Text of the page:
We’re up early as we are planning to cover about 450 mountain miles in the next two days. We continue on the Salmon River Scenic Byway eagerly anticipating beautiful views and historic tours through the Yankee Mining District. We’re relieved to see a visitor center (the first we’ve seen in Idaho) just west of Challis that gives us all the information we need to travel through the Yankee Mining District. Maps and information in hand, we head first to Bayhorse, Idaho, another old mining camp.
Bayhorse got its start when gold was first found here in the early 1870’s, but within no time, the mine failed and Bayhorse was almost a ghost town before it ever got started. However, when a rich vein of silver was discovered, Bayhorse began to thrive, populated by numerous businesses, homes, mines and kilns. As we check out this old town, we pass by the saddest little cemetery - only a few graves surrounding by tumbling fences and no markers. Sadly, when these fences decay, the lonely little graveyard will be lost in nature. Today, the ghost town has ambitions of becoming a state park, but not before an EPA clean-up. Due to this, we were unable to explore the town itself, but much of it could be seen from the road and we took the opportunity.
Backing out, we then make our way Clayton, Idaho, which once served as the center of silver mining activity in the area. A large smelter was located in this small town as the area produced a variety of ores through 1902. The town once again got a boost when silver prices rose in 1935 and the region became southern Idaho’s primary silver producer for the next 50 years. The Clayton Silver Mine finally shut down in 1986. Today, Clayton is a semi-ghost but still has a few open businesses and a wonderful museum located in the restored L.B. Worthington Store. There, we ask about the mine, as we know it is on private property -- can it be visited. The courteous volunteers say that there is sometimes a chain across the road blocking access, but we can see the mine for photo opportunites. As we travel a few miles northward, we never come across a chain and are pleased to arrive directly at the mine. It is clear that this mine operated much longer than most mines in the area as it displays more modern buildings and equipment. Respectfully we snap a few photos and make our way back out.
We’re then moving forward again destined for our primary objective of the day – the historic ghost town of Custer, and along the way, a peek at the old cemeteries and what’s left of the Bonanza Mining Camp and the Yankee Fork Gold Dredge in the Salmon-Challis National Forest.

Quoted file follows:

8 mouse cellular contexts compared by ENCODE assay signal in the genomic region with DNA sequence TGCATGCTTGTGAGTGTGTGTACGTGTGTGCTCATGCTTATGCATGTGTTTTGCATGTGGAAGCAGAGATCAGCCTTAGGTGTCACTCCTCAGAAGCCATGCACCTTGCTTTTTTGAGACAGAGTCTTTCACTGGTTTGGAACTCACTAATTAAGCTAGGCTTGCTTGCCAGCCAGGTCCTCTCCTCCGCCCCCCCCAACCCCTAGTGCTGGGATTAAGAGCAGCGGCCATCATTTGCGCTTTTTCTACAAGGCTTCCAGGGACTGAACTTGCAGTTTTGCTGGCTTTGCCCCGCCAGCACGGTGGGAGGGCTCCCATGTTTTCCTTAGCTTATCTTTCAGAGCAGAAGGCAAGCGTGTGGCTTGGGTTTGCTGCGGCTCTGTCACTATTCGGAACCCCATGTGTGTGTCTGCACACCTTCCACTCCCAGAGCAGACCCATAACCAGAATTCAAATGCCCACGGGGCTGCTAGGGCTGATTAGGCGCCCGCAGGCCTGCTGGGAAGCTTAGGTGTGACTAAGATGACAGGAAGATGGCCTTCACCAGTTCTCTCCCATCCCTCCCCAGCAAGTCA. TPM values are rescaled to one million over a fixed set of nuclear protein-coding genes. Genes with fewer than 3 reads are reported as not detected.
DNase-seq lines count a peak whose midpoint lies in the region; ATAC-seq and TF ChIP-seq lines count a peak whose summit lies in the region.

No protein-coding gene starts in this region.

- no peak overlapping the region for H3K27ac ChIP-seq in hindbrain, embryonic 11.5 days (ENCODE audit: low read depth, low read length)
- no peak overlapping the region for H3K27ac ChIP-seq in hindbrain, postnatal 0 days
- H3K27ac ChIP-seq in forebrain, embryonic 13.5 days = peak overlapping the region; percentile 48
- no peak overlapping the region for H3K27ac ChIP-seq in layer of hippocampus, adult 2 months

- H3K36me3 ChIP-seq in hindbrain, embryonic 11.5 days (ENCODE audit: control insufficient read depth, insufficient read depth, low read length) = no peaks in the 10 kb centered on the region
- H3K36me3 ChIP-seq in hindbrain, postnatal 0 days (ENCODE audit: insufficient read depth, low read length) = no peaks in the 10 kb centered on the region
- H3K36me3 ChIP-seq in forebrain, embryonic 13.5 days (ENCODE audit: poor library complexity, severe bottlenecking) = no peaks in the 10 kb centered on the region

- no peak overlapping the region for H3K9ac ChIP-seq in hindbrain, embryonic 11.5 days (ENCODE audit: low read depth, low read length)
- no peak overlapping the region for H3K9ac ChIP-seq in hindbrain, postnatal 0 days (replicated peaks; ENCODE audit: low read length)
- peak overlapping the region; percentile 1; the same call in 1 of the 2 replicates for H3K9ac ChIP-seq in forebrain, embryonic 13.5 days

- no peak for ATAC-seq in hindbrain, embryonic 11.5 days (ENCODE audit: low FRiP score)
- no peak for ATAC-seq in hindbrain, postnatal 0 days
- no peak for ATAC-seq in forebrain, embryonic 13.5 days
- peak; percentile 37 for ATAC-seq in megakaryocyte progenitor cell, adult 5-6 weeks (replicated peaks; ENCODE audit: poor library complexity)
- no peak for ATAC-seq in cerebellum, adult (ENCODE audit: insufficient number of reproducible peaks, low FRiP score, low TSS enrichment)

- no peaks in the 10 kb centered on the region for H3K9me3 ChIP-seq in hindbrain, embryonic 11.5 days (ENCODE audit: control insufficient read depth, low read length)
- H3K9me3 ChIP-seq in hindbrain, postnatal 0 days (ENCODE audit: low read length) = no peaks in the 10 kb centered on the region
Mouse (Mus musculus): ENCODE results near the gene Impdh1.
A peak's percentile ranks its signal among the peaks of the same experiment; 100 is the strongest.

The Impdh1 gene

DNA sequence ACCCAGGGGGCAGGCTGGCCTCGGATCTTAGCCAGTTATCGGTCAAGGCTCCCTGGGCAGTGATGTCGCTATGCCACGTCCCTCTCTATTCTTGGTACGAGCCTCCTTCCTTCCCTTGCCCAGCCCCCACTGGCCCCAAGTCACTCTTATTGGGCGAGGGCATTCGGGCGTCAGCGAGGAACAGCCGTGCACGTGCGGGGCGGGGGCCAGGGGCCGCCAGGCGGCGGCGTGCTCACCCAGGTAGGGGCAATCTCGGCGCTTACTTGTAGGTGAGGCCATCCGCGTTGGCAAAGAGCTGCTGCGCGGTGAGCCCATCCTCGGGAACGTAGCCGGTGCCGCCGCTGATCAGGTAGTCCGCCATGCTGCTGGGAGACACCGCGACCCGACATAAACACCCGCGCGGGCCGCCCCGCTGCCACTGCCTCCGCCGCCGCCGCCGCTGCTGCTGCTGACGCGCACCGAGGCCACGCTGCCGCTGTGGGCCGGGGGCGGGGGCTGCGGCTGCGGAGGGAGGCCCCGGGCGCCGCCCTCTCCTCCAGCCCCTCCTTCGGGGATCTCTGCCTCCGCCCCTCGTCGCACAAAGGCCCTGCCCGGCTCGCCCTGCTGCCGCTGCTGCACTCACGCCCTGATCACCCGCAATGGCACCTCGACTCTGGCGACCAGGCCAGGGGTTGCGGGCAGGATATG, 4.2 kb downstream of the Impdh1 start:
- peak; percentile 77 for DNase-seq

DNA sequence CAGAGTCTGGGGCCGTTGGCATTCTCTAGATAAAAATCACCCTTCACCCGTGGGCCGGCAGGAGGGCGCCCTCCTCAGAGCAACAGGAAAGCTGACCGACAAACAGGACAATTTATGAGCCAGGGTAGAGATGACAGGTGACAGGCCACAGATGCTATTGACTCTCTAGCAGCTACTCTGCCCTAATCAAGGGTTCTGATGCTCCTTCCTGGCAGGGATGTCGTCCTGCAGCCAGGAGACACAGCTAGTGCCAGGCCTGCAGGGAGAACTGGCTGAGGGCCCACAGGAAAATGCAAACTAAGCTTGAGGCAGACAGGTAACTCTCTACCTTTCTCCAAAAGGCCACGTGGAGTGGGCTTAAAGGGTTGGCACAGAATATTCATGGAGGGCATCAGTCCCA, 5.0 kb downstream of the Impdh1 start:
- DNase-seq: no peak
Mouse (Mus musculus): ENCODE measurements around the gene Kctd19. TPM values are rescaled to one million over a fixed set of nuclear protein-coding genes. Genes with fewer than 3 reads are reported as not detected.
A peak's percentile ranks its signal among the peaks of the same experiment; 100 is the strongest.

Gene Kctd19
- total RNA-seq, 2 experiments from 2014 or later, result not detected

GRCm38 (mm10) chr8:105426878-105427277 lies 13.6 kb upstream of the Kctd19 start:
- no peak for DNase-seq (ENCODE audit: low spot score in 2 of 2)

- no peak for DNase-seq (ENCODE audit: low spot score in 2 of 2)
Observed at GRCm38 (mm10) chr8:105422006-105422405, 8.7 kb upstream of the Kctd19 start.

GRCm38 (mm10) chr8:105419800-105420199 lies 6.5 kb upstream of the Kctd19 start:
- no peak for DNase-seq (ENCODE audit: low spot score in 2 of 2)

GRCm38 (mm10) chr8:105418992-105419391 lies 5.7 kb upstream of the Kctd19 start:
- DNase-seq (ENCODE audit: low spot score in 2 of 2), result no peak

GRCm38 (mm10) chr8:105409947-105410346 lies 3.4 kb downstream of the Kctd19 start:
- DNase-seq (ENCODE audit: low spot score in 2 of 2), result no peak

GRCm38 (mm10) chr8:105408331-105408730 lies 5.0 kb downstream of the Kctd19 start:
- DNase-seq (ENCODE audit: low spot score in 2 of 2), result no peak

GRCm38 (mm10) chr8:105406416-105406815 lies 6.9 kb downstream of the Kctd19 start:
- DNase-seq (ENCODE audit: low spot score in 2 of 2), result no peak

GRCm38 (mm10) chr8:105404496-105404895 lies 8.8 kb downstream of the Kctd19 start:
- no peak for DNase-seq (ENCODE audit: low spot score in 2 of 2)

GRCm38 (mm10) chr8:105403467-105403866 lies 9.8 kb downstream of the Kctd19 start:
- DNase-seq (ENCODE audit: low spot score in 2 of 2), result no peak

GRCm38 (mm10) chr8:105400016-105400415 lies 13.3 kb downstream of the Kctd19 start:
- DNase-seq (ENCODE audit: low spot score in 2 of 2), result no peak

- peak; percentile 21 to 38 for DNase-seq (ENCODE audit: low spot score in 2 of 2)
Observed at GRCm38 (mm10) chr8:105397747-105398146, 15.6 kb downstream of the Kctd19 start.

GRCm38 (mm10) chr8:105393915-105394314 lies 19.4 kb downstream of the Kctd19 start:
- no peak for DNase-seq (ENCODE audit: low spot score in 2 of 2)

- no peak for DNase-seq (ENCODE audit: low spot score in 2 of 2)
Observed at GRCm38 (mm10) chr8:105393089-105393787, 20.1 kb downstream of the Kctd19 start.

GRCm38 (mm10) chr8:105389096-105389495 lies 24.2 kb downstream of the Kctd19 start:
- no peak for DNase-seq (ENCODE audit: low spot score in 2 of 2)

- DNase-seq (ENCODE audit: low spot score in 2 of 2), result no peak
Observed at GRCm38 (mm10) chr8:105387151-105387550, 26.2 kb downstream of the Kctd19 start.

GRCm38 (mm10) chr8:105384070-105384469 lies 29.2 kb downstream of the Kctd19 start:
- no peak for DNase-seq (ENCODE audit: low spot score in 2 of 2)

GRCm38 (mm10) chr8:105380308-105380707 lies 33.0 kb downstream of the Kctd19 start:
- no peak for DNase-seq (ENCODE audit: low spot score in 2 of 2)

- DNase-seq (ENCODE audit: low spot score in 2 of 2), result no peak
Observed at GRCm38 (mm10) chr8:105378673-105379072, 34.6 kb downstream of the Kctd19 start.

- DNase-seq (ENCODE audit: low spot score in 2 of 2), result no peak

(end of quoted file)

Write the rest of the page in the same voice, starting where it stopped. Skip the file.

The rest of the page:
Making our way up Yankee Fork Road, our first stop is Bonanza, which at one time, was larger than nearby Custer. The town got its start in 1876 when gold was discovered and the town was laid out the following year. It’s population peaked in 1881 at about 600 people. The town suffered two major fires in 1897 and 1889, which destroyed much of the town and most of the merchants relocated in Custer. Though there is just a few buildings left in this old mining camp, they make for some great photo opportunities, and up the hill are two cemeteries. The Boot Hill Cemetery includes just three graves – that of Richard King, Elizabeth King Hawthorne and Robert Hawthorne. Richard King dies in 1870 and Elizabeth and Robert Hawthorne die on the same day in August, 1880. According to the tales, after these three were buried in the cemetery, other townsfolk refused to be buried there and another cemetery was built. There’s a mystery here that we will try to uncover.
Next we explore the main cemetery for the entire Yankee Fork area which was utilized up until the 1950's. Seventy people who have been buried in this graveyard have been identified and their names recorded.
Next stop is the Yankee Fork Gold Dredge, which operated from 1940 until 1952, digging out rock and recovering gold by washing and separating the stones and dirt from the gold. During its active dredging years, which left both sides of the road lined with rocks, the dredge recovered some $1,200,000 in gold.
Just a bit further down the road is Custer, founded in 1878 as another gold mining camp. During the 1880's it was second in importance to Bonanza, reaching a peak population of about 300. However, after the Bonanza fires in the late 1890's, Custer superceded Bonanza as the most important town of the Yankee Fork. However, Custer’s heydays were numbered and by 1910 it had become a ghost town. Today, the ghost town is operated by the National Forest Service and the Friends of Custer Museum, and is listed on the National Register of Historic Places. This once bustling miners camp continues to feature dozens of buildings and interpretive sites.
Continuing westward to Stanley, we turn south onto the Sawtooth Scenic Byway, through the way to busy and so glad we didn’t stay there area of Sun Valley, and continue on until we turn eastward again on U.S. 20 along what was once the Jeffrey-Goodale Cutoff of the Oregon Trail. We soon come upon the bizarre, lava encrusted landscape of the Craters of the Moon National Monument and can only wonder how in the world a wagon train could have possibly traveled through this area. Continuing northwest, we finally settle down for the night in the small town of Arco, Idaho.
Though this has been a wonderful trip, it has been long and exhausting. I just try to pack too much into our trips and we are looking forward to our last day of travel tomorrow, winding up in Jackson Hole, Wyoming for the night and flying home the next day. And double Arghhhhh on Jackson -- I knew it would be expensive - but $220 for a Super 8?? Can't imagine what the price of dinner might be.